Replying to LO27364 --
Leo Minnigh <firstname.lastname@example.org> writes:
>It took me nearly a month to climb a mountain that
>was presented for me by At de Lange. (nice present,
>At, thank you :-)).
>At has invited me to write something complex. He
>asked me to illustrate his contributions on fitness
>landscapes with pictures from landscapes.
Greetings dear Leo,
You did it superbly.
I wonder how much fellow learners realise what you have done. You
did not only present some
(1) geological information
which any of us can find in a library or internet. You weaved it with two
other topics also:
(2) the dynamics of entropy production and free energy
(3) the way we learn and organise.
This requires transdiciplinary thinking and creativity. You have set an
>Fitness landscapes remind us to youth and enthousiasm,
>high peaks and deep valleys. This picture coincides
>with the landscapes on the earth. In the long history
>of our planet the present mountain chains such as the
>Rocky Mountains and Andes, the Alpine chain running
>from Europe via Turkey to the Himalaya are young
I wonder how many fellow learners have noticed the deep implications of
your metaphor. To stay young and motivated in mind, our spirit also has to
evolve such high peaks and deep valleys. The same with our organisations.
One way to let the spirit evolve such a landscape, is to know how to
travel free energy and entropy landscapes. With such knowledge we will
fear less to create, to learn, to believe and to love authentically.
On the hypsographic curve you also write the following:
(Thanks Winfried for the tip to
< http://www.seafriends.org.nz/oceano/oceans.htm >)
>The first surface indicates that the main area of
>continents are below 1000m altitude, and the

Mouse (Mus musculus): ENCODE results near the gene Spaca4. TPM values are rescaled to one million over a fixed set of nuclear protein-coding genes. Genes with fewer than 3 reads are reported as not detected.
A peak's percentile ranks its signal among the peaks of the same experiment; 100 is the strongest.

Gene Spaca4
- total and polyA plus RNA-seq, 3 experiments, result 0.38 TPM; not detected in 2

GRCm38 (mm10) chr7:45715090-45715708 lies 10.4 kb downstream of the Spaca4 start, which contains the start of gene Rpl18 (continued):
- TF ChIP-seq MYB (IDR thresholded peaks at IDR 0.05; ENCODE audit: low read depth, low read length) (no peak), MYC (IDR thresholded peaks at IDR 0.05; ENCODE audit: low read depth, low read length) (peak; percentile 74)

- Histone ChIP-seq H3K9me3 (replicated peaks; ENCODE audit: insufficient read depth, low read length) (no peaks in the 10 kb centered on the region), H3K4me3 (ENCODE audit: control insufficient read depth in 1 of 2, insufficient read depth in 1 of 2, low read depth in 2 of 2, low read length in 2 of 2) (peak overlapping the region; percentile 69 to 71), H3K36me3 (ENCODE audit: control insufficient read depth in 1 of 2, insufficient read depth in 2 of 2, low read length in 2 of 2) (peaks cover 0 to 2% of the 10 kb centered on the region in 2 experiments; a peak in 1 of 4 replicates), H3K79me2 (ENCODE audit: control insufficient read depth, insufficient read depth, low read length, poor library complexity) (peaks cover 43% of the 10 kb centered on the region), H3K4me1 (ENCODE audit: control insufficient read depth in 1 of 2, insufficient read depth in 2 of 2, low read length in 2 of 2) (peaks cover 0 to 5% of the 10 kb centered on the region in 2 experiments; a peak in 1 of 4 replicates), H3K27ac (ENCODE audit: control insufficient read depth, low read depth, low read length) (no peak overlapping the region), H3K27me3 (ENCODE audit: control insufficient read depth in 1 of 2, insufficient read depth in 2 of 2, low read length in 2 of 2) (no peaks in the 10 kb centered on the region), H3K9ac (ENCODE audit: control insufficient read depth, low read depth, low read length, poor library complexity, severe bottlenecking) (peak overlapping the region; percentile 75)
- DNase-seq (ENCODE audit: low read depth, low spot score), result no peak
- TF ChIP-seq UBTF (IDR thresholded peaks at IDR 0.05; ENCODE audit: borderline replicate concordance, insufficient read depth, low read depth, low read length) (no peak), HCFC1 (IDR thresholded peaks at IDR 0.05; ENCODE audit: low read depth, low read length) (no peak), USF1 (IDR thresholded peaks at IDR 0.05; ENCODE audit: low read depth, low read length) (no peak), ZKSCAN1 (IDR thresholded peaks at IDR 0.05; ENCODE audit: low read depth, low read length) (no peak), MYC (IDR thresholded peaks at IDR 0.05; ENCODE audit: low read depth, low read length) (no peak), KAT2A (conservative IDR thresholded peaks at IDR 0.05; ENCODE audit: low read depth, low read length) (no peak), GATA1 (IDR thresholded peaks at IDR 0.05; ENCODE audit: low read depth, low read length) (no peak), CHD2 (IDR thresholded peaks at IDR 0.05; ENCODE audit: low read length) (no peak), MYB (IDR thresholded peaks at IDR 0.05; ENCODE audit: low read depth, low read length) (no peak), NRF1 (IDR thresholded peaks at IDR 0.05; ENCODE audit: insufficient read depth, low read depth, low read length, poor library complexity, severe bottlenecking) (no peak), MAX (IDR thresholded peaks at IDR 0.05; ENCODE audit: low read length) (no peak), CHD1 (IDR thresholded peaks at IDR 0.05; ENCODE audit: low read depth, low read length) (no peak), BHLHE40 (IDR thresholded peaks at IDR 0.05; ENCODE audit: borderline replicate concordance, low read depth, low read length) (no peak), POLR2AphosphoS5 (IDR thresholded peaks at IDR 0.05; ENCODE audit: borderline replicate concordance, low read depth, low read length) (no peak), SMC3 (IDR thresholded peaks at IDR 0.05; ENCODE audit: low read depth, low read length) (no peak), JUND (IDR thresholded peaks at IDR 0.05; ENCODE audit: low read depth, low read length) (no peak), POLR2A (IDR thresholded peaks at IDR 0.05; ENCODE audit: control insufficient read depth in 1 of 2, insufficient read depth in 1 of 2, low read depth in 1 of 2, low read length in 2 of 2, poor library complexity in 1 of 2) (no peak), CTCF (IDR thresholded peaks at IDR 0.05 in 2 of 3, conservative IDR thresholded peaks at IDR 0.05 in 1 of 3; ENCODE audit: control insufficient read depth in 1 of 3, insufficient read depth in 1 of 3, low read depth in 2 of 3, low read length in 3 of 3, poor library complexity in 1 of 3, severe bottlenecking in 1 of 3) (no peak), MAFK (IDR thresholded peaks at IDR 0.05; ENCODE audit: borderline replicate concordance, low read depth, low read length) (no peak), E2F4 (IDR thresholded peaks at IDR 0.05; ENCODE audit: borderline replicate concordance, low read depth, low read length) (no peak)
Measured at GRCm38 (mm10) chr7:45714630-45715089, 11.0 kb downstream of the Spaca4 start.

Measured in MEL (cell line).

>bottom of the oceans forms the other principle
>surface. Of course, this must have a meaning.
Of course anything has a meaning ;-) The clue is to begin asking
questions! There is not such a thing asking wrong questions.
And then you lift out the third profound meaning which I had been waiting
>A third difference is that continental rocks could
>be as old as 4000 million years; the oldest oceanic
>crust is near the Koreas and the Aleutian Isles and
>is ca. 250 my.
Polanyi spoke of the tacit dimension of knowing -- "We know more than we
can tell". I now suspect very strongly that the whole of my spirituality
and not only my personal knowledge unfolds in two complements: the
tangible/explicate/formal and the tacit/implicate/intuitive. How it is for
you fellow learners is for you to question self.
The tangible complement of spirituality is like continental crust --
thick, restricted, ancient and eroded. The tacit complement of
spirituality is like the oceanic crust -- thin, expanded, recent and
An Odinary Organisation (OO) is conscious of its continental crust --
thick, restricted, ancient.and eroded. An Learning Organisation (OO) is
also conscious of its oceanic crust -- thin, expanded, recent and rugged.
But since the oceanic crust is covered by the sea, it is called the
metanoia of the LO.
>Take a great breath before starting the
>following mountain climb.
Thank you Leo.
At de Lange <email@example.com> Snailmail: A M de Lange Gold Fields Computer Centre Faculty of Science - University of Pretoria Pretoria 0001 - Rep of South Africa
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